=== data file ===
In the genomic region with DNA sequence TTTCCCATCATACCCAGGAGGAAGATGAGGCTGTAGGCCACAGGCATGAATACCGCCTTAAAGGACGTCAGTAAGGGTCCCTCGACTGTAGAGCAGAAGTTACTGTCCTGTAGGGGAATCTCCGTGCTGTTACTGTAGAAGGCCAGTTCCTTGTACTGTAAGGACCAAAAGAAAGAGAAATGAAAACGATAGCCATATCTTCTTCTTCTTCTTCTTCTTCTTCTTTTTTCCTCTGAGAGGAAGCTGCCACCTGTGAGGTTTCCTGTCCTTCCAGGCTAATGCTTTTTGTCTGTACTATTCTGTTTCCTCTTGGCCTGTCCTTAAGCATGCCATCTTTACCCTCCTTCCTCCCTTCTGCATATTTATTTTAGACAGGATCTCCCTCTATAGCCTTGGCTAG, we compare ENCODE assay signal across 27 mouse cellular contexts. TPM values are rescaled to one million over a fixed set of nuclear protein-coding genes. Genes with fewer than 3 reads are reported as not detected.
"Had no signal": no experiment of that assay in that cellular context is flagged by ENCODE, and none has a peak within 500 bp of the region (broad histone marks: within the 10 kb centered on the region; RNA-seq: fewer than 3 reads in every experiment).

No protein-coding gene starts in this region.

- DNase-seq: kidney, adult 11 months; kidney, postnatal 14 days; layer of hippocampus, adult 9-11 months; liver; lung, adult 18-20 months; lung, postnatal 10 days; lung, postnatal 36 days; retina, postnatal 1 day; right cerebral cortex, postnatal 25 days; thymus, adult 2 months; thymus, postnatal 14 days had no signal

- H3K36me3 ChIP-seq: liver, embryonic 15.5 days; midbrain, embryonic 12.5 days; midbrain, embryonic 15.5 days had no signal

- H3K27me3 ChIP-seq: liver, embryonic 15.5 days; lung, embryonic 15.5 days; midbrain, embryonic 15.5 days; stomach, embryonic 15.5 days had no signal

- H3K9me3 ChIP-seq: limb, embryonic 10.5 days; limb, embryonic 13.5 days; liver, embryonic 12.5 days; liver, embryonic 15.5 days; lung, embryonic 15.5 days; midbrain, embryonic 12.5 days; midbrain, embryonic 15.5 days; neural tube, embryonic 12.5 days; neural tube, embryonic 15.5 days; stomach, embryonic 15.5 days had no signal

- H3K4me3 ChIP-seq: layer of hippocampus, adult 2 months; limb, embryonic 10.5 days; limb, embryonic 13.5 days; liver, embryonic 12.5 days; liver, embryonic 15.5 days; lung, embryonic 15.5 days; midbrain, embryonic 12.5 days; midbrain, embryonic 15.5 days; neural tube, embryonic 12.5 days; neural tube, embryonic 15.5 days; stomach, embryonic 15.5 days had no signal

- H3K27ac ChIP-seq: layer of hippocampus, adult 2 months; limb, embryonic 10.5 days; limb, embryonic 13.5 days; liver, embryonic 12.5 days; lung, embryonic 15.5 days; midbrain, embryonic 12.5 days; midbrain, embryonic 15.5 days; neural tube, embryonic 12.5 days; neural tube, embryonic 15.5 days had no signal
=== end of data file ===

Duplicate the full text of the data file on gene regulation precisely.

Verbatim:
In the genomic region with DNA sequence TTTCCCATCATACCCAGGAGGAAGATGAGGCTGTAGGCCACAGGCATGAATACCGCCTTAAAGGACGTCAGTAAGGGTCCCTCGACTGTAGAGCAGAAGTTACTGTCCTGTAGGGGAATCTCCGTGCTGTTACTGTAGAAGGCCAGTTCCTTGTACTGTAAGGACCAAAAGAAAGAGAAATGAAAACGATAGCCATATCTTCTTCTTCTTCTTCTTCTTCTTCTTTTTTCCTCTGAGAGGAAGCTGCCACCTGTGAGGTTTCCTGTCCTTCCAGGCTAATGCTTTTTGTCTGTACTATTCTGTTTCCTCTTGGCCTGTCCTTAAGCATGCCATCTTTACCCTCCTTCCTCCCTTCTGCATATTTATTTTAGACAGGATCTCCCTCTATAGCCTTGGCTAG, we compare ENCODE assay signal across 27 mouse cellular contexts. TPM values are rescaled to one million over a fixed set of nuclear protein-coding genes. Genes with fewer than 3 reads are reported as not detected.
"Had no signal": no experiment of that assay in that cellular context is flagged by ENCODE, and none has a peak within 500 bp of the region (broad histone marks: within the 10 kb centered on the region; RNA-seq: fewer than 3 reads in every experiment).

No protein-coding gene starts in this region.

- DNase-seq: kidney, adult 11 months; kidney, postnatal 14 days; layer of hippocampus, adult 9-11 months; liver; lung, adult 18-20 months; lung, postnatal 10 days; lung, postnatal 36 days; retina, postnatal 1 day; right cerebral cortex, postnatal 25 days; thymus, adult 2 months; thymus, postnatal 14 days had no signal

- H3K36me3 ChIP-seq: liver, embryonic 15.5 days; midbrain, embryonic 12.5 days; midbrain, embryonic 15.5 days had no signal

- H3K27me3 ChIP-seq: liver, embryonic 15.5 days; lung, embryonic 15.5 days; midbrain, embryonic 15.5 days; stomach, embryonic 15.5 days had no signal

- H3K9me3 ChIP-seq: limb, embryonic 10.5 days; limb, embryonic 13.5 days; liver, embryonic 12.5 days; liver, embryonic 15.5 days; lung, embryonic 15.5 days; midbrain, embryonic 12.5 days; midbrain, embryonic 15.5 days; neural tube, embryonic 12.5 days; neural tube, embryonic 15.5 days; stomach, embryonic 15.5 days had no signal

- H3K4me3 ChIP-seq: layer of hippocampus, adult 2 months; limb, embryonic 10.5 days; limb, embryonic 13.5 days; liver, embryonic 12.5 days; liver, embryonic 15.5 days; lung, embryonic 15.5 days; midbrain, embryonic 12.5 days; midbrain, embryonic 15.5 days; neural tube, embryonic 12.5 days; neural tube, embryonic 15.5 days; stomach, embryonic 15.5 days had no signal

- H3K27ac ChIP-seq: layer of hippocampus, adult 2 months; limb, embryonic 10.5 days; limb, embryonic 13.5 days; liver, embryonic 12.5 days; lung, embryonic 15.5 days; midbrain, embryonic 12.5 days; midbrain, embryonic 15.5 days; neural tube, embryonic 12.5 days; neural tube, embryonic 15.5 days had no signal